Tuesday, Sep 07, 2010

When today’s believers in free markets hear someone mention “class struggle,” they may be tempted to think of Karl Marx. The rhetoric of class conflict has been largely Marxist during the past century. But students of libertarian history know that classical liberals Charles Comte and Charles Dunoyer pioneered class analysis before Marx (he gave them credit for doing so). Class was a central feature of the work of such libertarian stalwarts as Franz Oppenheimer, Albert Jay Nock, and Frank Chodorov. Class theory formed the heart of libertarian and one-time SDS leader Carl Oglesby’s neglected classic, The Yankee and Cowboy War. An article on class theory was featured in the very first issue of the Journal of Libertarian Studies. And class analysis has continued to be an aspect of the work of such otherwise very different libertarian scholars as Hans-Hermann Hoppe and Roderick T. Long.

A simple way of getting at the difference between Marxist and libertarian versions of class analysis is this: for orthodox Marxist class theory, the problem is private property; for libertarian class theory, the problem is aggression.

Orthodox Marxism has tended to see class stratification as rooted in the institution of private property. Random differences in circumstances and endowments will lead to disparities in property. The existence of property rights will enable the wealthy to consolidate their holdings, transmit their property inter-generationally, and create an entrenched ruling class, which dominates political and economic life. Thus, the only way—according to orthodox Marxists—to deal with problem of poverty and oppression that results from class stratification is to dispossess the wealthy of the capital goods they’ve been able to acquire because of the property system and to eliminate the institution of private property in capital goods entirely.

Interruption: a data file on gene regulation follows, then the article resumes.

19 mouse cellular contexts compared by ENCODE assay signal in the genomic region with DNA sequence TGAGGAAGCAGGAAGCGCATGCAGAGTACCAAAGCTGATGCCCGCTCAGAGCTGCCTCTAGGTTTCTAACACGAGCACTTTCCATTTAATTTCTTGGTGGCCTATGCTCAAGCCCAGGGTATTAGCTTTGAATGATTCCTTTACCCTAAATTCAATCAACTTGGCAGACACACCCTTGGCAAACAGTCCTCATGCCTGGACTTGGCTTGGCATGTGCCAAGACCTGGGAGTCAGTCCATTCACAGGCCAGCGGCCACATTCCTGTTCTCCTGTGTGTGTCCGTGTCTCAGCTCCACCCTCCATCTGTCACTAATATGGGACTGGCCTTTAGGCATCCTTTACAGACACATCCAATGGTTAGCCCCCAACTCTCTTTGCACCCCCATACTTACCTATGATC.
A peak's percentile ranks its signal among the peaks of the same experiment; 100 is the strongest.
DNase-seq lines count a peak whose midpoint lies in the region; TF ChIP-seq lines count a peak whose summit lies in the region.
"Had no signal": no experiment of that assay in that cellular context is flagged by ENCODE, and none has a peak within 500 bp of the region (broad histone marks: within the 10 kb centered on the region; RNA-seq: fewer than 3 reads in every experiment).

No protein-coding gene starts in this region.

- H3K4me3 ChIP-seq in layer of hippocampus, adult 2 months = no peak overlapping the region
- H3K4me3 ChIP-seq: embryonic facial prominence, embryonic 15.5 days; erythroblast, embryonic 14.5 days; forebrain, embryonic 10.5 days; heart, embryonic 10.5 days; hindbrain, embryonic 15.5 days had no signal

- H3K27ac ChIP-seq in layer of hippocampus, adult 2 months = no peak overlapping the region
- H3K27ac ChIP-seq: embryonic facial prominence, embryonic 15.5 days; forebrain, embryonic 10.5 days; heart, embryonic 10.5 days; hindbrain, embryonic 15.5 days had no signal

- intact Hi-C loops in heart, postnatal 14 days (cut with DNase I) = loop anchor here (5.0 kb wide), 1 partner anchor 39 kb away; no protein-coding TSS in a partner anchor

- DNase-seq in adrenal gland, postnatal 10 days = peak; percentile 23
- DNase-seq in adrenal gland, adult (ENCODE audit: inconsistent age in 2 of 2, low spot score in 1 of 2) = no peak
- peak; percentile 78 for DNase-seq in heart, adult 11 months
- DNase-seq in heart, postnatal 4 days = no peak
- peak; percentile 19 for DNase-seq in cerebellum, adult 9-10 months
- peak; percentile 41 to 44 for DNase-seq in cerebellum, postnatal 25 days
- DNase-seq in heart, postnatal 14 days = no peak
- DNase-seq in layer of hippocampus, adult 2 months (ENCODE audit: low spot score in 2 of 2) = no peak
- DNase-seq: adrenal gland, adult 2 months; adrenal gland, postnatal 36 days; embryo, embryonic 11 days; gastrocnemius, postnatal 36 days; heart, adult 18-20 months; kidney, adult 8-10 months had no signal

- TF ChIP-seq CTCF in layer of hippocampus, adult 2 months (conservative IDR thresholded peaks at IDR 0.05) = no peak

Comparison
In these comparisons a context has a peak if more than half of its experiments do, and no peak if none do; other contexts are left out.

Libertarian class theory, by contrast, sees the institution of private property as a bulwark of freedom, as long as it protects property that has been justly acquired—acquired by what Oppenheimer famously termed the economic means: characteristically, by homesteading unowned land or physical objects or receiving property through voluntary transfer from others. However, libertarian class theory maintains, from the very beginning of organized human society, some people have preferred to use force (or fraud) to obtain property—to employ the political means of obtaining wealth. For their mutual protection, and to make extracting wealth from others easier, some of the thugs engaged in the use of the political means created governments; a combination of propaganda, memory loss, and the tendency to treat existing arrangements as beyond question covered these governments with a patina of legitimacy.

Not all the thugs occupied government positions themselves, of course. Many simply welcomed the protection the government provided for their ill-gotten gains and concentrated on making more wealth. Without directly participating in politics, they improved their economic positions by ensuring that their existing property holdings were treated as legitimate, by stealing land and other resources (in partnership with the government or with its blessing), and by extracting privileges from the government—often lubricating its machinery with their wealth—that enabled them to increase their possessions. Others joined them as beneficiaries of state privilege. Some people who might have become wealthy initially through voluntary exchange could also use their wealth to secure privileges from the state. And some people who acquired governmental power because of their skills at electioneering or bureaucratic infighting used their positions not only to do the bidding of the wealthy but also to gain wealth and enter the economic elite themselves.

Class Struggle, Conservative Style, Gary Chartier, September 8, 2010,